14 Apr 2022

Insolvencies: Is it as bad as it seems?

Insolvency web

We are emerging into a very different economic climate in this post-pandemic world. For many, this shift was due to signal the end of restrictive measures, financially and otherwise, and hopefully the start of a stronger year. However, the record number of insolvencies occurring in the UK tells a very different story

The number of registered company insolvencies in January 2022 was 1,560, more than double the number registered in the same month last year. These figures can partly be attributed to the way the statistics fall – this year’s figures compared to the very low base point of insolvencies during the pandemic are bound to appear more extreme. But there are certainly other underlying issues at play.

‘Stealth’ mode
Through the pandemic lots of companies were able to go into ‘stealth mode’ to survive, bolstered by support schemes such as Bounce Back Loans (BBLs). But now, despite returning to profitability, may are also facing the reality of debt repayments. Some will be evaluating whether to work for the next five to ten years to offload that debt, or to liquidate and buy back their assets, leaving the debt behind.

With most support now finished, businesses have looked to kick their operations into the next gear to ensure that they are in the strongest and most stable position possible. But several potential roadblocks to growth still exist; prices for materials are increasing and the dregs of Brexit are still playing havoc in supply chains. Both of which are putting the greatest strain on smaller construction companies, and the hospitality and retail industries.

There are also sectors that haven’t had the chance to fully recuperate; those that rely on exhibitions for example, have not yet been able to become completely operational to recover costs.

Not only is support being phased out, so too are the extra protections from financial hounding that consumers had been benefitting from. During lockdown, HMRC and other creditors were unable to put pressure on companies to liquidate. The restarting of this, after a two-year hiatus, would on its own be enough to put some companies onto the rocks, both financially and emotionally. The remaining protections in place for landlords will finish at the end of March, potentially resulting in further businesses being unable to meet costs.

Problems such as debt have been kicked down the road for a while, but it is now time to pick them back up, a process which will negatively affect some companies.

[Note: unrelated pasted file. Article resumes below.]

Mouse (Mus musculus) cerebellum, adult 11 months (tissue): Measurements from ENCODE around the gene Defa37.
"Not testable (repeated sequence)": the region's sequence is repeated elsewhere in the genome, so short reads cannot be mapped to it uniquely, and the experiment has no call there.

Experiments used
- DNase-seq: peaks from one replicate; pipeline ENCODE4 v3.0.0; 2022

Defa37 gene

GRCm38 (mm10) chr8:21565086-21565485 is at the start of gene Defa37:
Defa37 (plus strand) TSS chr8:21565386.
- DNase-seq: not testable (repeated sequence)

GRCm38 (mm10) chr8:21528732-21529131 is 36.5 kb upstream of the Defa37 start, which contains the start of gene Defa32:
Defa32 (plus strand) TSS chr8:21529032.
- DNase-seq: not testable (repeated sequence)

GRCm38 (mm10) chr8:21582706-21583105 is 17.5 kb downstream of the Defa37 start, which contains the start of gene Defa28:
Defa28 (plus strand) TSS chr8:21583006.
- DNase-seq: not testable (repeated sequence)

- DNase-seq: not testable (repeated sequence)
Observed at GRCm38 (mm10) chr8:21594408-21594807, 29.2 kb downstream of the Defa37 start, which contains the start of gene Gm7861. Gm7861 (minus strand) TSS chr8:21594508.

So, what will the next year hold?
It is very difficult to say how the year will play out. But it is likely that there will be an uptick in insolvencies in small to medium-sized businesses. As with recessions, the pandemic has had the unlikely side-effect of allowing some businesses to continue which would not have been able to without the support given. These businesses will now be going it alone, to either sink or swim.

The real test will come when everything returns to normal. The pandemic had a strange way of levelling the playing field in certain industries. With everyone being in the ‘same boat’, some delays would be forgiven more readily, and disrupted debt chains were met with much more understanding – this will no longer be the case.

On top of this, there is a real sense from those who have struggled for a long time that they are now feeling unable or unwilling to carry on. COVID-19 has had an impact in more ways than one. It has allowed people to press pause on the daily grind, evaluate what they might want to achieve and consider whether this might be the right time to bring something to an end.

What businesses can do to avoid or negate the impact of insolvencies
Ensuring that internal reporting is up to date will help to identify and flag problems in the first instance but taking advice as early as possible from a variety of professional advisers will give companies the best chance of a more positive outcome. Recognition of the problem is the first barrier and burying your head in the sand, although tempting, will only make matters worse.

Speak to creditors like your bank as soon as you can. It’s not always easy to talk, but it’s crucial. And if it’s done appropriately, they will be far more inclined and able to support you. HMRC, for example, may give you time to pay arrangements.

If you need support, or just want to speak through your options with a financial expert, reach out to us today - contact Steve Elliott.

The first step is a completely free and confidential consultation. We will use this time to understand your financial circumstances, where you are now and where you need to be.

We provide real, practical, down-to-earth advice on how to tackle your problems, including help with restructuring debts and negotiating informal arrangements with creditors. https://www.monahans.co.uk/services/business-recovery-insolvency

Steve Elliott

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